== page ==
Did You Know Suicides Spike AFTER the Holidays?
How you can help someone at risk
January 1, 2021
There is no doubt suicide rates are climbing. But you might find it surprising to know the risk does not go up at Christmastime. The truth is December has the lowest suicide rates of the year. However, there seems to be a spike in suicides specifically on New Year’s Day.
Increased alcohol consumption during New Year’s may play a role. Perhaps people at risk feel overwhelmed at the thought of making it through another year. Depression and desperation can drive the decision to end one’s life.
Statistics aside, it’s important to remember that people can act on suicidal thoughts any time, any day. If you suspect someone is wrestling with these kinds of feelings, the worst thing to do is nothing. Here are ways you can help:
1. Stay in contact. Now that the celebrating has ended, they may be more likely to believe now is the best time to make a crucial decision that might lead them to end their lives.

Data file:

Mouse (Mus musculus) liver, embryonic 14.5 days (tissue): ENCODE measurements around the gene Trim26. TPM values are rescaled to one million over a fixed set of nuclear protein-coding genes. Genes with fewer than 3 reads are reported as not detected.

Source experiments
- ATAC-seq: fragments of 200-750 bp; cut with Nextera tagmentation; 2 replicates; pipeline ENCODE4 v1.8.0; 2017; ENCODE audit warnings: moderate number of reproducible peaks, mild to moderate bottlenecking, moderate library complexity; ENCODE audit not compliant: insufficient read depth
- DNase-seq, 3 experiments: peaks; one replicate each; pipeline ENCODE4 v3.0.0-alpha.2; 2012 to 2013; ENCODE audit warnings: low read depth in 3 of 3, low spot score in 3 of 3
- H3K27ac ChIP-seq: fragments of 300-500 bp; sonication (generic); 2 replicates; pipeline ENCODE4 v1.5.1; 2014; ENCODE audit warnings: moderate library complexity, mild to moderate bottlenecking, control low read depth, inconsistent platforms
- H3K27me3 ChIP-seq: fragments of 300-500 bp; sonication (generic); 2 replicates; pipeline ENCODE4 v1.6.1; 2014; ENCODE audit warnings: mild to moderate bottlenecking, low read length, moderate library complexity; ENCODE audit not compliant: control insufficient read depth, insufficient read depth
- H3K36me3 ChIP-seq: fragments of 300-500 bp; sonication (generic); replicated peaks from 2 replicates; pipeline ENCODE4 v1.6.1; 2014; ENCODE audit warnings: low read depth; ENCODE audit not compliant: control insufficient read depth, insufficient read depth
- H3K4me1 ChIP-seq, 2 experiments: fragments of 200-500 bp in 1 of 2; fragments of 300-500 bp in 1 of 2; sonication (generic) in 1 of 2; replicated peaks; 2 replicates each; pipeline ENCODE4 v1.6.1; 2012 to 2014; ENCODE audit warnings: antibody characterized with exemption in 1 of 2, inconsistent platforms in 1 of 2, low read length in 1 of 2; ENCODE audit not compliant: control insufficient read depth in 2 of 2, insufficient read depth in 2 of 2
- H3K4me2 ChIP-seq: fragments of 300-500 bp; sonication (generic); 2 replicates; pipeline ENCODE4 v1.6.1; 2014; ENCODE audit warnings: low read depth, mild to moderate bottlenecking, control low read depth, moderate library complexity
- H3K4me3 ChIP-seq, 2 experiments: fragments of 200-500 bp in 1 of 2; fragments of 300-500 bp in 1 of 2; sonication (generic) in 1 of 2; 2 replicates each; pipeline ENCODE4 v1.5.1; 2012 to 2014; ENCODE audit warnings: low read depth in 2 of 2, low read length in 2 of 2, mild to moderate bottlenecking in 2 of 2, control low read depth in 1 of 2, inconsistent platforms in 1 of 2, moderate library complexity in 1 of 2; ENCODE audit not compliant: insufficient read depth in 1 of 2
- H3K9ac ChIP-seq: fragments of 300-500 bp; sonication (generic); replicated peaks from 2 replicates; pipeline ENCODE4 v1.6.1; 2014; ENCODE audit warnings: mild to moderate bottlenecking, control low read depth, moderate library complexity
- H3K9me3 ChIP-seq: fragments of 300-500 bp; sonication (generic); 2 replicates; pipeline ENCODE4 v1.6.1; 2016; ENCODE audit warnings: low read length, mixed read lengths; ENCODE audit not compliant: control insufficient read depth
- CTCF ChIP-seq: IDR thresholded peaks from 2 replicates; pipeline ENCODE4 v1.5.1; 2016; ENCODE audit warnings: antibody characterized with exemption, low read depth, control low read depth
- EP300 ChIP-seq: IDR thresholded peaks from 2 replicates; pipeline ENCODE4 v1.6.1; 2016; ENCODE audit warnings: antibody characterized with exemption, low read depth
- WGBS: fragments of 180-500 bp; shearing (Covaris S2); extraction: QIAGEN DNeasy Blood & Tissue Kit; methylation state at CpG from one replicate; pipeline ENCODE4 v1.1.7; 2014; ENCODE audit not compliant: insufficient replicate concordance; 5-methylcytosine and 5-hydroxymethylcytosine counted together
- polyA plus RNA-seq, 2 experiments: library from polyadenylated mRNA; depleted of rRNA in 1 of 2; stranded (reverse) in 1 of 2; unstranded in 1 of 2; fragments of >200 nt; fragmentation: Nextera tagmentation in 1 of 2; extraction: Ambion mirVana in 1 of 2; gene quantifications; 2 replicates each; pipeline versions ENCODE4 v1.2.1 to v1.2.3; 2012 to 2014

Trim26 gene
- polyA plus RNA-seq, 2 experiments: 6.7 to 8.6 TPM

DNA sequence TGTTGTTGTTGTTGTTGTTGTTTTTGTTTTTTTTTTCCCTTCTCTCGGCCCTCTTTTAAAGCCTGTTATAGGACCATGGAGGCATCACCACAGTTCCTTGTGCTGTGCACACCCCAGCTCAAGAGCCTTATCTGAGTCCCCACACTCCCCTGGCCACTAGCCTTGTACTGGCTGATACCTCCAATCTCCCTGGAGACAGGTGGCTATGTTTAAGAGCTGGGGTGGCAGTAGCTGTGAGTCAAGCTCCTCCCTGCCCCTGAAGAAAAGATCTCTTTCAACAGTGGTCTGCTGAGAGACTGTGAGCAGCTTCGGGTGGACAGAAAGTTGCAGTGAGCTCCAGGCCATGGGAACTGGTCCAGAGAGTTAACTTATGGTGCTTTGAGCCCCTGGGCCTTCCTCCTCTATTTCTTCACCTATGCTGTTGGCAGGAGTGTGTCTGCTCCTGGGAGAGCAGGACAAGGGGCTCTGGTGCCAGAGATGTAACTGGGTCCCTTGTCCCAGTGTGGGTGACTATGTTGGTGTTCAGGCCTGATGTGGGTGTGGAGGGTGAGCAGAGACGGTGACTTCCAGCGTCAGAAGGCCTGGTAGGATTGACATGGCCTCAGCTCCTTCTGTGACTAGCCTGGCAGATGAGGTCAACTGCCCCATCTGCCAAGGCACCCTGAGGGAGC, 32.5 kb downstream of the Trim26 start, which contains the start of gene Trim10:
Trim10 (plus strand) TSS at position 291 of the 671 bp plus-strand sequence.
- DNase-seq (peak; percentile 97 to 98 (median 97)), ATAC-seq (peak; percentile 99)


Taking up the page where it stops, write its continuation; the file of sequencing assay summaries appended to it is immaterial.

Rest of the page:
2. Don’t be afraid to ask questions—it won’t push a person to take action. Ask things like: How are you feeling? Are you considering harming yourself? Have you had thoughts like this before? Have you tried to hurt yourself in the past? Have you thought about how you might harm yourself? Are you able to access the things that you would need?
3. Allow them to express their feelings without being censored. This can be therapeutic, so don’t be afraid to “go there” in the conversation.
4. If you feel they are at risk, don’t leave them alone. If they’re willing to go to the hospital with you (and you feel safe doing so), take them to the emergency room. If that’s not an option, call 911.
5. Don’t assume that it’s “your job” to save someone from taking their life. You can encourage, reach out, and “be present,” but understand there is nothing you can do to keep that person from making the decision to take their own life.
If they are considering self-harm, tell them they can call the National Suicide Prevention Lifeline: 800-273-8255.
They may also call the crisis hotline at their local county Alcohol, Drug Addiction and Mental Health Board. Below are a couple of options:
Summit County ADM Board: 330-434-9144
Cuyahoga County ADAMHS Board: 216-623-6888